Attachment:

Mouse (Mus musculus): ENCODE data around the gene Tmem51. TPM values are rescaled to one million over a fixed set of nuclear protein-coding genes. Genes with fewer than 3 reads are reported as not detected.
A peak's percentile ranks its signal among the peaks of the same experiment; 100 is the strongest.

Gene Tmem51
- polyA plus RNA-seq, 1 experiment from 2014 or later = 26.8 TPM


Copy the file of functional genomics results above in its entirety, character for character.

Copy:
Mouse (Mus musculus): ENCODE data around the gene Tmem51. TPM values are rescaled to one million over a fixed set of nuclear protein-coding genes. Genes with fewer than 3 reads are reported as not detected.
A peak's percentile ranks its signal among the peaks of the same experiment; 100 is the strongest.

Gene Tmem51
- polyA plus RNA-seq, 1 experiment from 2014 or later = 26.8 TPM